I had a conversation with a friend who has recently been promoted to chair of an academic department.  “My job is now 10% teaching and 90% babysitting,” he said.  “And I have no managerial training.”

Most of us in management positions could say the same thing — at least about the lack of training.  It would be ideal to think ahead to the job skills required for the job you eventually want and do more to prepare before they are needed.  It doesn’t always work that way so we start out feeling like babysitters instead of managers.  What can you learn from those who tend to toddlers?

Think about the good babysitters you had when growing up.  You may have cried when your parents left, but they ignored that and you got over it.  They gave you some options about what to eat or what to do.  They played games with you for awhile, but eventually they let you watch movies or do things on your own.  They may have told your parents about some of your behaviors, but they let you get away with a few things too.  They made you do some chores and didn’t do everything for you.  They made you some popcorn when you were good.  There are lessons from babysitting that don’t involve chasing screaming kids around the room all evening!

If you find yourself supervising people for the first time, you may feel like a babysitter, but try to move toward being a coach.  Provide clear expectations and some training up front.  Keep your staff informed as much as you can; knowledge and feeling as if their voice is heard is more motivating than money.  Be fair.  Empower them to make choices, changes, mistakes and grow.  Listen.  Share the context for decisions.  Say “good job”.  Let them play at different positions.  Provide some different strategies after you lose.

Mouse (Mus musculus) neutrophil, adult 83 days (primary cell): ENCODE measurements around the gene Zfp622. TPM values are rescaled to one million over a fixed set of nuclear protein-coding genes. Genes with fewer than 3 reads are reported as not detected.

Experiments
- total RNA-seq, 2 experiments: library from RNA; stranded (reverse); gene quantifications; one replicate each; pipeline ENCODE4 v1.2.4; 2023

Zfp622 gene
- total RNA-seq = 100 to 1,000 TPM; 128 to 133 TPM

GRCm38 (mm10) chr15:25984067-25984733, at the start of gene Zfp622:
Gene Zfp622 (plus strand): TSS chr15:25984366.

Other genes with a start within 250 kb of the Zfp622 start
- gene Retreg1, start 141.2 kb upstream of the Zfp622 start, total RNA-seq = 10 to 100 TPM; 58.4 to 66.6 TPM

We all grow out of the need for a babysitter. Work toward helping your staff outgrow their need for a monitor by becoming a coach.  Even the pros need one of those.

— beth triplett
leadershipdots.blogspot.com
@leadershipdots
leadershipdots@gmail.com

Thanks to the one who will stay anonymous for the idea — hope you’re feeling better!

About the Author leadership dots by dr. beth triplett

I'm the chief connector at leadership dots where I serve as "the string" for individuals and organizations. Like stringing pearls together to make a necklace, "being the string" is an intentional way of thinking and behaving – making linkages between things that otherwise appear random or unconnected – whether that be supervising a staff, completing a dissertation or advancing a project in the workplace. I share daily leadership dots on my blog to provide examples of “the string” in action. I use the string philosophy through coaching, consulting and teaching to help others build capacity in themselves and their organizations. I craft analogies and metaphors that help people comprehend complex topics and understand their role in the system. My favorite work involves helping those new to supervision or newly promoted supervisors build confidence and learn the skills necessary to effectively lead their team.

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